This photo provided by Eli Lilly shows the drug Bamlanivimab. On Monday, Nov. 9, 2020, the Food and Drug Administration cleared emergency use of Bamlanivimab, the first antibody drug to help the immune system fight COVID-19. The drug is for people 12
Eli Lilly chairman and CEO David A. Ricks said in a statement that the treatment will be a "valuable tool for doctors fighting the now-increasing burden of this global pandemic."
"The rapid development and availability of bamlanivimab could not have been achieved without the relentless work of our Lilly team, collaboration across the industry and the urgent work being done by the government to ensure appropriate allocation to patients who need it the most," Ricks added.
Dr. Patrizia Cavazzoni, acting director of the FDA’s Center for Drug Evaluation and Research, noted that the agency will "continue to evaluate new data on the safety and efficacy of bamlanivimab as they become available.”
President Trump urged the FDA to accelerate approval of Eli Lilly's antibody treatment back in October along with Regeneron's experimental antibody cocktail. The approval will allow medical professionals to offer an alternative treatment option to Gilead's remdesivir, an experimental drug approved by the FDA last month.
CRITICS QUESTION PFIZER VACCINE TRIAL RESULTS TIMING
While the safety effectiveness of this investigational therapy continues to be evaluated, bamlanivimab was shown in clinical trials to reduce COVID-19-related hospitalization or emergency room visits in patients at high risk for disease progression within 28 days after treatment when compared to a placebo.
The drugmaker's Phase 2 trial involved 452 patients. Of 309 study participants injected with Eli Lilly’s drug, five, or 1.6%, were later hospitalized or visited the emergency room, compared with nine out of 143 people who received a placebo, or 6.3%.
Bamlanivimab should be administered via a single intravenous infusion as soon as possible after a positive COVID-19 test and within 10 days of symptom onset. Bamlanivimab is not authorized for patients who are hospitalized due to COVID-19 or require oxygen therapy due to COVID-19. In addition, there is insufficient data on the use of bamlanivimab during pregnancy. The company recommends the treatment's use only if "the potential benefit outweighs the potential risk for the mother and the fetus."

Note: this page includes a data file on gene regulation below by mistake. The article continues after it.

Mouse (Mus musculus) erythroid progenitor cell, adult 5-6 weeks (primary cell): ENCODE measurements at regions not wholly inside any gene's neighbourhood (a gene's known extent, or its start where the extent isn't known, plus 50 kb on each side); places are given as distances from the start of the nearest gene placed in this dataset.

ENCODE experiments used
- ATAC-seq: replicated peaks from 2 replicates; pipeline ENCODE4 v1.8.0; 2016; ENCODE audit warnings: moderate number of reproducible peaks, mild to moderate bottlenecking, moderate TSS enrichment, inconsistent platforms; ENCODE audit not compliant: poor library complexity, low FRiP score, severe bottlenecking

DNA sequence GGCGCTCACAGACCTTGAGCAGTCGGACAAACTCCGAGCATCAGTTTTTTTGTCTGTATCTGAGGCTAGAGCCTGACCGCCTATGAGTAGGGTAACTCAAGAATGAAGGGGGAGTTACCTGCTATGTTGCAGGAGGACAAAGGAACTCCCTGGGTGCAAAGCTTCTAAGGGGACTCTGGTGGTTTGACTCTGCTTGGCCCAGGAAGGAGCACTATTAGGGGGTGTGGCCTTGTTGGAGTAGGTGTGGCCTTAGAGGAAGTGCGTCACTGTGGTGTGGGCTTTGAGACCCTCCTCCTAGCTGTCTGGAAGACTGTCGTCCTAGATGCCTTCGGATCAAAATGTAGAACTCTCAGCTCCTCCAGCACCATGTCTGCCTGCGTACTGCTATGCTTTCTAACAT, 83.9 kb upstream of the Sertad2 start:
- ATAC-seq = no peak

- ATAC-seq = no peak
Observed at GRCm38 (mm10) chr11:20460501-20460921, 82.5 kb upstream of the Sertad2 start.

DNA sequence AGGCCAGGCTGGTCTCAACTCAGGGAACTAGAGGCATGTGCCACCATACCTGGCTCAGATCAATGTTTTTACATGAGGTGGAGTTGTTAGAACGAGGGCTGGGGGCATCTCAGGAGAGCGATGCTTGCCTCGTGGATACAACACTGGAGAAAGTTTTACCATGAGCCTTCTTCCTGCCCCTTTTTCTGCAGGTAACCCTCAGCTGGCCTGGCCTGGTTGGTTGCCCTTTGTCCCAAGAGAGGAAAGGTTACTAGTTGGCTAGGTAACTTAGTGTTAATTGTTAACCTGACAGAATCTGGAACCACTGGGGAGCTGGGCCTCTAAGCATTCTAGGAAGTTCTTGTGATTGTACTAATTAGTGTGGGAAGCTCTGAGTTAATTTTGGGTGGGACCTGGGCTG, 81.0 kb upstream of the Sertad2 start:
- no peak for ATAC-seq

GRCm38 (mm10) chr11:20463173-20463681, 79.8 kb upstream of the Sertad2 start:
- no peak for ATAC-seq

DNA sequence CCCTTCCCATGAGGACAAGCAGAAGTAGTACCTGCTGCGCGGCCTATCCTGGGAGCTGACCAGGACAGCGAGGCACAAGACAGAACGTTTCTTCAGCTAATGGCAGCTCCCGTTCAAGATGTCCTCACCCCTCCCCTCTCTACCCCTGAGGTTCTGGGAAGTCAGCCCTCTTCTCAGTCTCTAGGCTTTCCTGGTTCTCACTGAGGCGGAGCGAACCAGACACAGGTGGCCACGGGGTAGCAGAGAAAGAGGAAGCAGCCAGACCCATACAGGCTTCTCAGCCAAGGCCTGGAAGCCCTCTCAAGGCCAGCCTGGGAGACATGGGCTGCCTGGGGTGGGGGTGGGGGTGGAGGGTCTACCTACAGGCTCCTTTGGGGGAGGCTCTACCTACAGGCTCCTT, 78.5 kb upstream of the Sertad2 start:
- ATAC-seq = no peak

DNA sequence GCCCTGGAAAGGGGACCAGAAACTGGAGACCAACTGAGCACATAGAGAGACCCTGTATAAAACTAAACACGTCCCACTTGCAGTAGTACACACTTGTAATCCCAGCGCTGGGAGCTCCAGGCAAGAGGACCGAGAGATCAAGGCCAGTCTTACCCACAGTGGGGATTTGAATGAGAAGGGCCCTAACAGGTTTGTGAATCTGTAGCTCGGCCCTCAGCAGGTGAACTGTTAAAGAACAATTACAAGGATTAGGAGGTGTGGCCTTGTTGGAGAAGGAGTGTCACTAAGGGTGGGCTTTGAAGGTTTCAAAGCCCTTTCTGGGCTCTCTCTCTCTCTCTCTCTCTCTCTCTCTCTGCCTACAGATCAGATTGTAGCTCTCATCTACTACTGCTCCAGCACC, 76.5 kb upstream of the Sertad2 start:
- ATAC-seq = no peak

According to the FDA, monoclonal antibodies, such as bamlanivimab, may be associated with worse clinical outcomes when administered to hospitalized patients requiring high flow oxygen or mechanical ventilation with COVID-19.
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Eli Lilly will begin shipping bamlanivimab immediately to national distributor AmerisourceBergen, which will distribute it as directed by the U.S. government's allocation program.
The U.S. government has purchased 300,000 doses of bamlanivimab for $375 million and has committed that Americans will have no out-of-pocket costs for the medicine, although healthcare facilities may charge a fee for the product's administration.
The company anticipates manufacturing up to 1 million, 700-milligram doses of bamlanivimab by the end of 2020, with use around the world through early next year after discussions with global regulators. Beginning in the first quarter of 2021, the supply of Lilly's antibody therapy is expected to increase substantially, as additional manufacturing resources come online throughout the year.
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Administration of bamlanivimab can potentially cause serious hypersensitivity reactions, including anaphylaxis. Other infusion-related reactions may include fever, chills, nausea, headache, bronchospasm, hypotension, swelling under the skin, throat irritation, rash including hives, itching, muscle aches or pains, and dizziness.
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